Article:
Monday, February 06, 2006

Better and Worse

I heard on the public television self-help program that in order to make yourself a better person, you should surround yourself with better people. Playing a game of tennis with a better player will make you a better player because of the challenge.

But how does that work, exactly? How do you go about finding people who are better than you? And wouldn't they want to surround themselves with people who are better than them and not muck around in the dirt with slothful trolls?

There's an unbalanced equation there which is making my head hurt.

In other news of recent imponderables, I took a large group of relatives to a local tea house. We stuffed ourselves with sandwiches, salads, tea, lemonade, and bread puddings. And when they came back to my house, one of them said, "Ugh. I'm so full. Would it be possible to ask you for some tea?"



Ended up making her tea, and she enjoyed it immensely.


Megan Frampton said...

And how do you know if they're better than you? You might just have a bad self-image, and you'll bring yourself down slumming.
I can ALWAYS drink more tea, btw.

CindyS said...

Ah, hanging with people who are better at sports than you is a good idea. Afterall, you'll beat them sometime and you'll feel grand.

As for anything else, I would just be pissy. I'm a nice person but I have enough bugging me on a daily basis without having to go into a funk because the neighbors went 'Martha Stewart' with their Christmas decorations this year.

I know I compare myself to others too much and I normally don't fair well in the comparison so I try to stop that kind of thinking.

CindyS (I think I got all serious on your butt!)

Oh, I forgot! Bob and I go to a tea house called The White House up here in Canada and we go strictly for their scones and devonshire cream. Yum. Oh and I don't drink tea so I have a coke with my scone ;)

Marianne McA said...

That's triggered a fragment of a memory. My mum used to have a red hardbacked book, with, I think, white writing on it. It included all sorts of advice on how to be a better woman: for instance, if you've lots of tasks to do, start them all at once, because if you've the vacuum cleaner out, the cake ingredients half-mixed etc., it'll be easier to finish the jobs than not. And to keep her weight under control, the author just didn't eat for one day a week - if my memory is accurate she spent Mondays in bed, not eating. And she enthusiastically recommended wig ownership, to cope with those awkward days between hairdresser's appointments.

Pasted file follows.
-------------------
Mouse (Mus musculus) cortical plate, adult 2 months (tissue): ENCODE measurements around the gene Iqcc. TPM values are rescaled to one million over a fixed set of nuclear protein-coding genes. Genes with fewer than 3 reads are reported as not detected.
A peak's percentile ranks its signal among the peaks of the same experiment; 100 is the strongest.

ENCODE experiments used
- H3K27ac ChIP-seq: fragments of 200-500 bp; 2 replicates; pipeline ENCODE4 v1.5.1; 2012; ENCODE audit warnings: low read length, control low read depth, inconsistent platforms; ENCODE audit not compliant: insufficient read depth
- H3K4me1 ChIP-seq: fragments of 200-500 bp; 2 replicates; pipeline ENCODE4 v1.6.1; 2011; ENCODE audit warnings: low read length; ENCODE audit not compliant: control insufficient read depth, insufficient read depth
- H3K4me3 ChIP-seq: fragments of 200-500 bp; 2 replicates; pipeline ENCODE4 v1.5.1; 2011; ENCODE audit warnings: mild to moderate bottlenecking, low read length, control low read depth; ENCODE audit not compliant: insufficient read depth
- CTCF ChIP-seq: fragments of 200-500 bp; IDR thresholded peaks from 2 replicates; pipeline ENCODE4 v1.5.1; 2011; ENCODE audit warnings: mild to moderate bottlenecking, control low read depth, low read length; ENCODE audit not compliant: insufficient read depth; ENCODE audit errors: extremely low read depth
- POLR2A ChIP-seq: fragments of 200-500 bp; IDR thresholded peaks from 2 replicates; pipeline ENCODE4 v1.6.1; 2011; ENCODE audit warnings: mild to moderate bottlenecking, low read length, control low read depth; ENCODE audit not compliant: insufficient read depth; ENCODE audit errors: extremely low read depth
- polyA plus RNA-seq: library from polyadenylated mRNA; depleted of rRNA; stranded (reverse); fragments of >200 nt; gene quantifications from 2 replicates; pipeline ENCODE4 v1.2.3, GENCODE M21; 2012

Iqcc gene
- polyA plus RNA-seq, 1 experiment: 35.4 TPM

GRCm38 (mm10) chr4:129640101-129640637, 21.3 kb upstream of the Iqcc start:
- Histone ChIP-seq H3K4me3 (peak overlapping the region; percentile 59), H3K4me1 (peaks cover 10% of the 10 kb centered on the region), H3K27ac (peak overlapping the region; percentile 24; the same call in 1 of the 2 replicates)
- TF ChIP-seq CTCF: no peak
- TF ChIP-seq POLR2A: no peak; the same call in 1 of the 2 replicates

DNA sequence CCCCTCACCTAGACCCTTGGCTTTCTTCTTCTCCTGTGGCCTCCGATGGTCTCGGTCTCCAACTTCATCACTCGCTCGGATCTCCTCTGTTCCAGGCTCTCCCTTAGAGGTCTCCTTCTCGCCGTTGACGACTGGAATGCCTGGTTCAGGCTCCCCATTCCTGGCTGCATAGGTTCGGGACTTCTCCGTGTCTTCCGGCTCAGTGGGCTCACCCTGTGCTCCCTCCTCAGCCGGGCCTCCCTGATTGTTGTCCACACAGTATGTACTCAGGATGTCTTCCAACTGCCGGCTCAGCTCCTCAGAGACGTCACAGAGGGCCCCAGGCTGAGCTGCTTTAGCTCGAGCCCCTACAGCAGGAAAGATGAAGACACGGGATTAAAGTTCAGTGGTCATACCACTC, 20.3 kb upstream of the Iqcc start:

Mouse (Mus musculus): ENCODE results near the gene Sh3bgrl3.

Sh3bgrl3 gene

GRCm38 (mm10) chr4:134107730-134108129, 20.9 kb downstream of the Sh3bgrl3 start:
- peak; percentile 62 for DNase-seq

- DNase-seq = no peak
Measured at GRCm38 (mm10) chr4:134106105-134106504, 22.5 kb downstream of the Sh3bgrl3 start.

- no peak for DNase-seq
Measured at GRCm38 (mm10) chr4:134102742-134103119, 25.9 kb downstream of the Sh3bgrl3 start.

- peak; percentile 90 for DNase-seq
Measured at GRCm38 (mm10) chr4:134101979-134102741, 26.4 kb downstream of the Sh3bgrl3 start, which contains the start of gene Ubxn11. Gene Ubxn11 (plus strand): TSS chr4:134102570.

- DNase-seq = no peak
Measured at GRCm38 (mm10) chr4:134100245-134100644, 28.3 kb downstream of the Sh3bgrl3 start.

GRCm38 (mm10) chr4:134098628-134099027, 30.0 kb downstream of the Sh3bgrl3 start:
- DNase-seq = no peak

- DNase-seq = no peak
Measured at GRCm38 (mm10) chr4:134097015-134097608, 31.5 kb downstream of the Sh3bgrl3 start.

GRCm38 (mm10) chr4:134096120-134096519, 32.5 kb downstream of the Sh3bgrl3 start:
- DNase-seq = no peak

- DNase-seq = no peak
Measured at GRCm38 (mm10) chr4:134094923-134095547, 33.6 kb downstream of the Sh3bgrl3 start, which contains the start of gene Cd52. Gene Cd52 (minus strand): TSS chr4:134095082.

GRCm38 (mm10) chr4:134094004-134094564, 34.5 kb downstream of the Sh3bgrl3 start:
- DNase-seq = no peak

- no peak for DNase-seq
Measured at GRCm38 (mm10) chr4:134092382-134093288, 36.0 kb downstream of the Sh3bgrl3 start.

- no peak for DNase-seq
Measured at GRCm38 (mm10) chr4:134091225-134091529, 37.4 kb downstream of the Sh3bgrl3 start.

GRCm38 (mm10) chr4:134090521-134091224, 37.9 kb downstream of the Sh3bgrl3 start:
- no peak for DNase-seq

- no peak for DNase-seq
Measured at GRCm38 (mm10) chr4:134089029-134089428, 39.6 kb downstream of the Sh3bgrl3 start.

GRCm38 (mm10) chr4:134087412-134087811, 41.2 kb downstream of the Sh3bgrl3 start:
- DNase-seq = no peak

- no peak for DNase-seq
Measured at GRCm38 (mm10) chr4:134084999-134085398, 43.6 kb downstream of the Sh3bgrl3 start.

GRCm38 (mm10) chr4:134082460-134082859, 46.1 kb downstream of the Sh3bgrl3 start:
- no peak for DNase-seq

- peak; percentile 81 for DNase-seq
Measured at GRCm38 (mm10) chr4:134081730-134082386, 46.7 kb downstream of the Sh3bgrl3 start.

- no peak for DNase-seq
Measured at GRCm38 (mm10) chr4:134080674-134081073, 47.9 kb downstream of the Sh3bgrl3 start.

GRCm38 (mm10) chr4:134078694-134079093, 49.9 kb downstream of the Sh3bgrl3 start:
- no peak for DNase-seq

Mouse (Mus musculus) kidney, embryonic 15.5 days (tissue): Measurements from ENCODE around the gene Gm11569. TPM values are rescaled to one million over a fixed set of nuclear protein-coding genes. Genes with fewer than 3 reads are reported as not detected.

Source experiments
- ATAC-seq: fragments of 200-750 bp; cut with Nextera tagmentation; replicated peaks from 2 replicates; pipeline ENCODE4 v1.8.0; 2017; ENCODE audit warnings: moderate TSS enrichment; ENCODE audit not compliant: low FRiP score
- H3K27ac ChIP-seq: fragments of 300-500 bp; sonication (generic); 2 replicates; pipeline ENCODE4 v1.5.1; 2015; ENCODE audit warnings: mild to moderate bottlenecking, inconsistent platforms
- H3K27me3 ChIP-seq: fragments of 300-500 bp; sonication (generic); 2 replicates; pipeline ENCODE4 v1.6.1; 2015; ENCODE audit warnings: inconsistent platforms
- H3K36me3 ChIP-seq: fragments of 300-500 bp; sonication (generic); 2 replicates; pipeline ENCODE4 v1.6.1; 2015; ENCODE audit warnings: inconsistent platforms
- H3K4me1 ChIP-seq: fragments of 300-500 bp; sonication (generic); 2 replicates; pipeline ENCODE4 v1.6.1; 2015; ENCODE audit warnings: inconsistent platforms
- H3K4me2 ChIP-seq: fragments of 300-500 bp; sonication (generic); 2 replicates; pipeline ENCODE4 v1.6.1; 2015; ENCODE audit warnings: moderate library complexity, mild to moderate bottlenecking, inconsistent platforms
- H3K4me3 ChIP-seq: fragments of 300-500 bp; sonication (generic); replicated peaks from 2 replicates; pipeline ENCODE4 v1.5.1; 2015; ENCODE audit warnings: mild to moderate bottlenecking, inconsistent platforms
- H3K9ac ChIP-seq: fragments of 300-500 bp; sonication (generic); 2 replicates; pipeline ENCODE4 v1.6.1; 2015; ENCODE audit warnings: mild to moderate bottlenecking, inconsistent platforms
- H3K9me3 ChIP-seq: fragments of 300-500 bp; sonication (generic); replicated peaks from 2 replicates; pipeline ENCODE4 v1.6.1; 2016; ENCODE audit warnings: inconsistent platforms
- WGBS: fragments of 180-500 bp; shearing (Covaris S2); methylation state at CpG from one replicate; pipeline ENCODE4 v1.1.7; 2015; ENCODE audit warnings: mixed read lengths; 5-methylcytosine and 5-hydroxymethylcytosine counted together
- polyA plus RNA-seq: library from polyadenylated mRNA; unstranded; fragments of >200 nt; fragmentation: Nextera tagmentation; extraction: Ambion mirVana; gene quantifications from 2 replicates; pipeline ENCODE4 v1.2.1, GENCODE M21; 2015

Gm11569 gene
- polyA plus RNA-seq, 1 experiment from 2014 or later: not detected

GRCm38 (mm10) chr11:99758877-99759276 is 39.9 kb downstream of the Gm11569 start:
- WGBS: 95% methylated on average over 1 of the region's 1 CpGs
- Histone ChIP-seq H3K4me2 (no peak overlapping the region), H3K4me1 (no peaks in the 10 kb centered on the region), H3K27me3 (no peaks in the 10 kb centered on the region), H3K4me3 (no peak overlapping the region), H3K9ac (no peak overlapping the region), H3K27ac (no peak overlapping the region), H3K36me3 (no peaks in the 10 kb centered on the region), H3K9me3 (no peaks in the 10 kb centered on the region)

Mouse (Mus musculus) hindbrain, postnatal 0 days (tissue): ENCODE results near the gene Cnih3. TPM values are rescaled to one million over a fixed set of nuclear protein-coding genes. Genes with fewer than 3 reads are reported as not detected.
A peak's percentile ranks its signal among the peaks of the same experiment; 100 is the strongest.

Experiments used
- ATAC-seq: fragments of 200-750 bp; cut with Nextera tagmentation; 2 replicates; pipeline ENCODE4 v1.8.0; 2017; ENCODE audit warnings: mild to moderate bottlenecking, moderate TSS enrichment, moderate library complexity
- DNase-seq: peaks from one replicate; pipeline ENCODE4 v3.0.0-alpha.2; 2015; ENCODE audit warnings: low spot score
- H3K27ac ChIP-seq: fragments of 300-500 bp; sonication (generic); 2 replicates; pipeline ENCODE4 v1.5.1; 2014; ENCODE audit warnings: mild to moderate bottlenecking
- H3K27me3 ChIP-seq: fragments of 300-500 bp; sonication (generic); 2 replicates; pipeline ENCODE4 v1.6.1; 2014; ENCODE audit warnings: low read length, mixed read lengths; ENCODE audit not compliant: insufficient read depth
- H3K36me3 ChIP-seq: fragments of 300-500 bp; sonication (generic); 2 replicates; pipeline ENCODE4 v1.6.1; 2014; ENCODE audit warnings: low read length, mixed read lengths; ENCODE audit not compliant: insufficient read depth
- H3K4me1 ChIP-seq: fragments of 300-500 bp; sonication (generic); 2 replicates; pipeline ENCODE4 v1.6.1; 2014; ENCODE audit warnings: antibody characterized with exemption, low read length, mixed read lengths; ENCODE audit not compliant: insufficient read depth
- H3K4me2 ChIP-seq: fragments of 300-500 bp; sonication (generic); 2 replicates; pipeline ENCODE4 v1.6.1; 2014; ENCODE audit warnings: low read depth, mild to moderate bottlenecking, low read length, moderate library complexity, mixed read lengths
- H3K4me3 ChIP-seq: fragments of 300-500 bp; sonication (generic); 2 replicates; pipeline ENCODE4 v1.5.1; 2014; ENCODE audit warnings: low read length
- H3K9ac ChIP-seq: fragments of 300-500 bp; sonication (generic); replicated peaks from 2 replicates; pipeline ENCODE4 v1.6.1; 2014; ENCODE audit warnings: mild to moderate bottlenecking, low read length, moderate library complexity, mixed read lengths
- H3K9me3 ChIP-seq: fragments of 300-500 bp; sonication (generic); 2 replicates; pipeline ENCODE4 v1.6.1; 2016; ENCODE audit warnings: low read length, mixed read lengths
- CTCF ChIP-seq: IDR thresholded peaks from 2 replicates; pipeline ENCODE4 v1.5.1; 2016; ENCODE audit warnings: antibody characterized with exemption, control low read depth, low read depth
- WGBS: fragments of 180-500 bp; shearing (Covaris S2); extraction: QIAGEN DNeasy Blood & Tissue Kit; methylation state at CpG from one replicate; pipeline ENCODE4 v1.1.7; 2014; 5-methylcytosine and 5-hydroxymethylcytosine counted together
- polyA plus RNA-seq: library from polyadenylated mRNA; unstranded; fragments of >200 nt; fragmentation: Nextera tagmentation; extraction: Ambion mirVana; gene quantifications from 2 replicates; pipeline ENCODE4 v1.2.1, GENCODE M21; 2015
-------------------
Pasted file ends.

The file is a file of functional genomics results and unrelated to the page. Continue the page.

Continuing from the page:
Anyway, the author's theory was every woman needed at least six friends - one richer, one poorer, one prettier, one not, one cleverer, one - I'm sure she put this tactfully - stupider.
[I can't just have made this up, can I?] I'm imagining the idea was that if you woke up hating yourself, you could - provided it wasn't a Monday - pop on your wig, and go have coffee with penniless, frumpy and stupid, and trip home afterwards counting your blessings...

Kate R said...

Wow. Better than you. Sounds just like flipping middle school, climbing the ladder of self improvement by making the Right Friends.

On the other hand everyone in the universe does something better than everyone else. Whine better. Make better potato salad. Train dogs better. So you're really home safe with this one.

Suisan said...

Megan and Cindy: I'm pretty sure I don't need to get started on a long round of comparing myself to others. It couldn't help my self-esteem much.

Marianne: I want this book! A friend of mine, when she was pregnant, was given the Better Homes and Gardens Pregnancy book her mother had used when she was pregnant. It advised reducing your alcohol consumption to only one martini a day. Hee Hee. (And I would look terrible in a wig. I am already forehead challenged--bring that hariline down any further and my eyebrows need to be styled.)

Kate: There is a whole Middle School feeling to this which is disturbing.

Anonymous said...

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